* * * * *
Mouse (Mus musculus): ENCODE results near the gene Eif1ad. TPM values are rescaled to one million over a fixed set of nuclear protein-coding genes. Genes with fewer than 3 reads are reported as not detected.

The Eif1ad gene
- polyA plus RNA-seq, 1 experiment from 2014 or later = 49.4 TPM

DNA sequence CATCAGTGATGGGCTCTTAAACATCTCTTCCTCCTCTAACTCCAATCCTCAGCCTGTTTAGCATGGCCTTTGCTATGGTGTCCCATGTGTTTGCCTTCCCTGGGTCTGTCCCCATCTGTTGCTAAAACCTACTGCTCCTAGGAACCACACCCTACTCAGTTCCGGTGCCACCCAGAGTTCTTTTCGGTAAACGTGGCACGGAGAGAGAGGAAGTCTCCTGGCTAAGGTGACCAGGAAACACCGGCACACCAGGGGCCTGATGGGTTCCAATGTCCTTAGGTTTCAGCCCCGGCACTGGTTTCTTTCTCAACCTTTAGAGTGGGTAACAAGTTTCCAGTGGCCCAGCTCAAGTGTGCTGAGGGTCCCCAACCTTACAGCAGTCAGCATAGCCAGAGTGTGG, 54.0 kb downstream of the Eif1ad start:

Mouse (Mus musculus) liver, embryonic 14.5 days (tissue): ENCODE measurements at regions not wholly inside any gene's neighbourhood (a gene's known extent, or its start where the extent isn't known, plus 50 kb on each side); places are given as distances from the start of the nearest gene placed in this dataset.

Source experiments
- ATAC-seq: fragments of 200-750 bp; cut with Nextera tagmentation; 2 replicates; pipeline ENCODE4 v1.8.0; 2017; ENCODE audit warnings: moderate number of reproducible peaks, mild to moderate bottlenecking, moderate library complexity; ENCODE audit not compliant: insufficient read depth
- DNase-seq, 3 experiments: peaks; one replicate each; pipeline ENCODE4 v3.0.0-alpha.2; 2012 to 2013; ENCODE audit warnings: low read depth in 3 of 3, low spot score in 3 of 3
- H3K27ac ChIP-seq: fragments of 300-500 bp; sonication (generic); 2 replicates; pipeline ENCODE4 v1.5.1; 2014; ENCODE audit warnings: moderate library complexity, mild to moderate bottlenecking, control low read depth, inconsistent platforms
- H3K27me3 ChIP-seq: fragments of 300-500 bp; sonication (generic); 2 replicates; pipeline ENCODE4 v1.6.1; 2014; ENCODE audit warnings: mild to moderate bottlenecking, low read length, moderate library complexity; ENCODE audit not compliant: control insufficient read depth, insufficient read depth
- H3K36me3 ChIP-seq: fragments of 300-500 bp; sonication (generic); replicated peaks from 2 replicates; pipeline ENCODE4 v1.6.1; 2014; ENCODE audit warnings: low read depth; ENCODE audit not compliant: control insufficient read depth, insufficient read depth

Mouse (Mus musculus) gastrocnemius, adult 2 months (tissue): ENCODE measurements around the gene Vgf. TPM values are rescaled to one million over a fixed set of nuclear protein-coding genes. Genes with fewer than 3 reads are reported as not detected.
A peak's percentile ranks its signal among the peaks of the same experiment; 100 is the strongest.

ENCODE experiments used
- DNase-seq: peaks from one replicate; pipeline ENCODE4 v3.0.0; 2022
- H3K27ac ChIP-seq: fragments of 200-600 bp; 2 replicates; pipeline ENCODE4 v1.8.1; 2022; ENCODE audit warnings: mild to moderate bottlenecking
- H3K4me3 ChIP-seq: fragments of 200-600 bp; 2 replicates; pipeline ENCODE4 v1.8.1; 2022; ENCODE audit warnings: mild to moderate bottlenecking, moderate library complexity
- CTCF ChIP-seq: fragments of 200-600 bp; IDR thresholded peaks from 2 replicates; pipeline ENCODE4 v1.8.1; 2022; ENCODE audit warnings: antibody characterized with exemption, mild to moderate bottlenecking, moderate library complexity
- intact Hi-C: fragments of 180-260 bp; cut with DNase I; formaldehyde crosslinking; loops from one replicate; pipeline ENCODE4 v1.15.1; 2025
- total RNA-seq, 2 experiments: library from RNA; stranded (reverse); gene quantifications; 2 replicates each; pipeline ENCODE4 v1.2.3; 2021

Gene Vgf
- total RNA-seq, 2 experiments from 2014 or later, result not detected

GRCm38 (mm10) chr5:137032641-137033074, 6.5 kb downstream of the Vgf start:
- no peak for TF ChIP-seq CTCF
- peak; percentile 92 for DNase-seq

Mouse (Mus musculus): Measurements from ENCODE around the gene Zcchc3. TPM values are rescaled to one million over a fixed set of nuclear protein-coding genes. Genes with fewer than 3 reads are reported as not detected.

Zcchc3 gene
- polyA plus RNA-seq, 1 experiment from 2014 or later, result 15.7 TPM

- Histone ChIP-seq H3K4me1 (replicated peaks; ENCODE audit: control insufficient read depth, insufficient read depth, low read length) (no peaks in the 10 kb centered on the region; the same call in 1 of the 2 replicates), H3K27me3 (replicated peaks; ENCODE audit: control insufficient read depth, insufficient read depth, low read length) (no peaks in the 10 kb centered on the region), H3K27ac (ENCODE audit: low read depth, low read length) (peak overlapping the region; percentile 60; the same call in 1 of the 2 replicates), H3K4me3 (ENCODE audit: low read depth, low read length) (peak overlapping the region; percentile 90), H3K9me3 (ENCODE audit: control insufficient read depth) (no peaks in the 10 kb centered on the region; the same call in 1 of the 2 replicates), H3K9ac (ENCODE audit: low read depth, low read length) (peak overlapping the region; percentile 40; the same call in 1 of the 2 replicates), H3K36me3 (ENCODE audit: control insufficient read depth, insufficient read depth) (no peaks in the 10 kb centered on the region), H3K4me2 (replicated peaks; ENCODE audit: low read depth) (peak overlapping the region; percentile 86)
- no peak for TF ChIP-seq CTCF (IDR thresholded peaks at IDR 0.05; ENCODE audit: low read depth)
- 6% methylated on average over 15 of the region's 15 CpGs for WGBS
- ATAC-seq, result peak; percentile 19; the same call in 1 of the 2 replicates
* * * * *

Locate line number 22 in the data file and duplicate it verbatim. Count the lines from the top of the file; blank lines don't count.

- total RNA-seq, 2 experiments from 2014 or later, result not detected